As many of the peaks in the northwest were utilized for the establishment of lookouts, trails were generally built to service them. Even though this peak's lookout is long gone, a great trail remains and allows for easy access. The peak was named in honor of Louie Davis, a young man who died during the offseason. Ranger Grover Burch was the one who did the naming and it is appropriate to realize that this peak was named for someone who served as a lookout. According to Ira Spring and Byron Fish, the lookout was built about 1934 and removed in 1968.

Ridgeline from South Davis to Davis LO
The Southeastern Peak Lookout Site

Many who climb this peak (err, hike this peak) do so because it was a lookout peak and there are many who are interested in visiting as many of the lookout sites and existing lookouts as they can. A noble pursuit and a healthy one.

Interactive Route Map

This map is a visual display of the GPX file which you can download in the link near the top of the page. Note that this track line ends where the trail ends on the central peak and does not extend to the probably higher north peak.

Getting There

Whether you are coming from the east or the west on I-90, you need to exit at Cle Elum. Look for SR 903 as it heads from Cle Elum to Rosyln. It is about 19 miles to Salmon La Sac and just before the campground and a bridge you would cross if you went too far, there is a road that angles up to the right (FS 4330) and 1.7 miles of bumpy washboarded road will bring you to the signed turnoff for Davis Peak.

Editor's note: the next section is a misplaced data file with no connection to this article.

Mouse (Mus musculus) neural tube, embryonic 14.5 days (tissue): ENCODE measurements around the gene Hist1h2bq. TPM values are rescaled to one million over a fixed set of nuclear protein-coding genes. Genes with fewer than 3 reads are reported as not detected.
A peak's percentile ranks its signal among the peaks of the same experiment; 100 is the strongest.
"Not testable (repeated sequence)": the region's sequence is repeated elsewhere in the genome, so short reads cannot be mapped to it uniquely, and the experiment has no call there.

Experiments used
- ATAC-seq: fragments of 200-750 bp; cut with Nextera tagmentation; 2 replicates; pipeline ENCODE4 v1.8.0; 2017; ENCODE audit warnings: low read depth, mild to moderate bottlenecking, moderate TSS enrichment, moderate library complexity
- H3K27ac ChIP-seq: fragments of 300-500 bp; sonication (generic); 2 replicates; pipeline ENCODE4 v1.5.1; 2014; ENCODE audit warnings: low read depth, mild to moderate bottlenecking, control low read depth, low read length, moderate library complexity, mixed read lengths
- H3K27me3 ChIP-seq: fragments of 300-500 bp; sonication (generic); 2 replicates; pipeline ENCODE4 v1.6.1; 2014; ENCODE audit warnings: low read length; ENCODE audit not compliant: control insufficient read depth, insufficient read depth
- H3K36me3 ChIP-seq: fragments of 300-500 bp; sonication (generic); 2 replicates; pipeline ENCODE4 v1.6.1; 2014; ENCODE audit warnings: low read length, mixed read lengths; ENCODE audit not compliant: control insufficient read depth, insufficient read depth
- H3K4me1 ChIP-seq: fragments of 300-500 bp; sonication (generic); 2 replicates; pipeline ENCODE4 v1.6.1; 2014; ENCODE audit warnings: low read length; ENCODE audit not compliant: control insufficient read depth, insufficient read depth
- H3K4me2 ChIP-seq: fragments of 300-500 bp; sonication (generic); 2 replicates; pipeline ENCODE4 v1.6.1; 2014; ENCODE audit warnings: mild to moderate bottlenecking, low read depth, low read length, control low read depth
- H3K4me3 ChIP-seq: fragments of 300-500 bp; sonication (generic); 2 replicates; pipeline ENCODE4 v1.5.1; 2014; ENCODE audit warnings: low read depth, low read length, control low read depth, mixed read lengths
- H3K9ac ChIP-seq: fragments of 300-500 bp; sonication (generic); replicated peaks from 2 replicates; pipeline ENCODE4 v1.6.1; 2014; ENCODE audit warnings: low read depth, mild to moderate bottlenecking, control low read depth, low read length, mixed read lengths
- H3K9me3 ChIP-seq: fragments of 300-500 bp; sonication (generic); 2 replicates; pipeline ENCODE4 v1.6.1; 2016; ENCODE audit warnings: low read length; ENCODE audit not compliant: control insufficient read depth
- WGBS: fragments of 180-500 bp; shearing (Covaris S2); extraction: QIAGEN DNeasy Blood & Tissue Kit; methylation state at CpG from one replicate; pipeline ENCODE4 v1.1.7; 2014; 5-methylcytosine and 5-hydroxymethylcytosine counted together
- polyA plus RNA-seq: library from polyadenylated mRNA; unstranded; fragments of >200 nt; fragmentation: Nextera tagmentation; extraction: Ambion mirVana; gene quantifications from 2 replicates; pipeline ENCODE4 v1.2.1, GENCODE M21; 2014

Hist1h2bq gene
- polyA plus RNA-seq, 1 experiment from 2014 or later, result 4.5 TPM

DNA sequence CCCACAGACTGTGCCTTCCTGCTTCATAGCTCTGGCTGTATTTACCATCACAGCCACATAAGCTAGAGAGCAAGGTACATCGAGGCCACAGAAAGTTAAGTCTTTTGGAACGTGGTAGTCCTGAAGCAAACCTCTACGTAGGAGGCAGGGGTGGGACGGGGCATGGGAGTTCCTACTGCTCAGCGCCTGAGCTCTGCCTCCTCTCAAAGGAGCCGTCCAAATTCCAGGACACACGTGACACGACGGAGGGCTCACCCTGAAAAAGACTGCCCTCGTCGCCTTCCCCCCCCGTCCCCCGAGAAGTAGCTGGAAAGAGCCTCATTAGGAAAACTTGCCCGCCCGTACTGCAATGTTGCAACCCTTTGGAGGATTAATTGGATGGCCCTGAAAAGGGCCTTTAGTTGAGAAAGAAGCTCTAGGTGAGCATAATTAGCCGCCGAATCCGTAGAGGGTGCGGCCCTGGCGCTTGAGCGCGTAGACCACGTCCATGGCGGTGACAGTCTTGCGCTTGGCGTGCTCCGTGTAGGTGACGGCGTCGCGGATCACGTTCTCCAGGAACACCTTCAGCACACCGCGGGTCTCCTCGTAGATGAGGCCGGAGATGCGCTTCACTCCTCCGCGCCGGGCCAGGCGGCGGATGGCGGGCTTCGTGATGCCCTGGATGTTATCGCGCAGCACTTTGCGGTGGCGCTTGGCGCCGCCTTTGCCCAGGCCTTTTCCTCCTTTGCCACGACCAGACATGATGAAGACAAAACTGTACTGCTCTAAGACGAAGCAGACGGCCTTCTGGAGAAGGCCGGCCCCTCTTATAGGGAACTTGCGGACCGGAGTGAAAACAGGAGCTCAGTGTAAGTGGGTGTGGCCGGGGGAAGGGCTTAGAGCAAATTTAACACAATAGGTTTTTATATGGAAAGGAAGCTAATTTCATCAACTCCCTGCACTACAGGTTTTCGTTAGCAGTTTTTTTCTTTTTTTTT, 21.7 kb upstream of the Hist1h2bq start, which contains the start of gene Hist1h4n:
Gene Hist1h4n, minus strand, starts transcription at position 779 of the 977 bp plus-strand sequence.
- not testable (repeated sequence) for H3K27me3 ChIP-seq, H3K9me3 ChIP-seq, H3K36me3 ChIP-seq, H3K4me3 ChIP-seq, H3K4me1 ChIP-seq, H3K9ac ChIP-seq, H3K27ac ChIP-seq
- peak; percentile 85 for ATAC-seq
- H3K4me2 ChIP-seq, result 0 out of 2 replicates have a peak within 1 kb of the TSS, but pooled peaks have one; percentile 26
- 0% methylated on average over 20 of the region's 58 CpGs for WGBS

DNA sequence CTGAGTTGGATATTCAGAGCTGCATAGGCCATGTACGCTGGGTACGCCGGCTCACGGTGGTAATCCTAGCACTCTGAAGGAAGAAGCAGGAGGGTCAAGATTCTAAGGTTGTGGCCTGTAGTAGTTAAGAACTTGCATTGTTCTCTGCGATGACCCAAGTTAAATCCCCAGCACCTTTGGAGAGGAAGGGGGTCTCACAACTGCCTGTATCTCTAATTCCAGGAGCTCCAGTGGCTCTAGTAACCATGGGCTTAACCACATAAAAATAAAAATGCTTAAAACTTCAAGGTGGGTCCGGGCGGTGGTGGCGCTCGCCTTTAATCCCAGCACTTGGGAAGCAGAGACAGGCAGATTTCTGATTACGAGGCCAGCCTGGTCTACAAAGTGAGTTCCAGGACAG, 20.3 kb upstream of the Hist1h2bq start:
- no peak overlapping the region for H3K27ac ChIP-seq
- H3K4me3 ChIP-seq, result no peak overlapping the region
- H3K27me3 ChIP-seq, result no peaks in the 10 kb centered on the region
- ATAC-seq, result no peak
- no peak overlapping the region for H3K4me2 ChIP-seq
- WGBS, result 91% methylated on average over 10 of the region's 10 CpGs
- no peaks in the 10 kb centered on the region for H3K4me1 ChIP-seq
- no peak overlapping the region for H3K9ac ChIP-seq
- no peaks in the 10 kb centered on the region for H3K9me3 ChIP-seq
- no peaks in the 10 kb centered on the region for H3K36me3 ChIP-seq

Bears Breast
Bears Breast Mountain seen from Davis Peak

Go left (north) and in less than a half mile the road descends to the TH (this last bit of road can be rough). An additional area for parking is found just above the lower parking area and if you can't find decent parking, back track up the road to this nicer area to park. From the TH, descend to a crossing of a nice bridge that gets you nicely over the Cle Elum River. From there, its onward and upward.

For more information about the route (trail), see the route page to the left.

Red Tape

No trail pass was required to park at the TH.


Nearby car camping is available at several campgrounds along the Cle Elum river with Salmon La Sac being the closest.

It is also possible to camp along the roads (where not posted) and at the 2nd parking area. I'm not sure I'd want to put a tent up at that one but it is flat enough to sleep comfortably in your own vehicle.

Davis Peak bridge
Davis Peak Trail Bridge


Wish Posh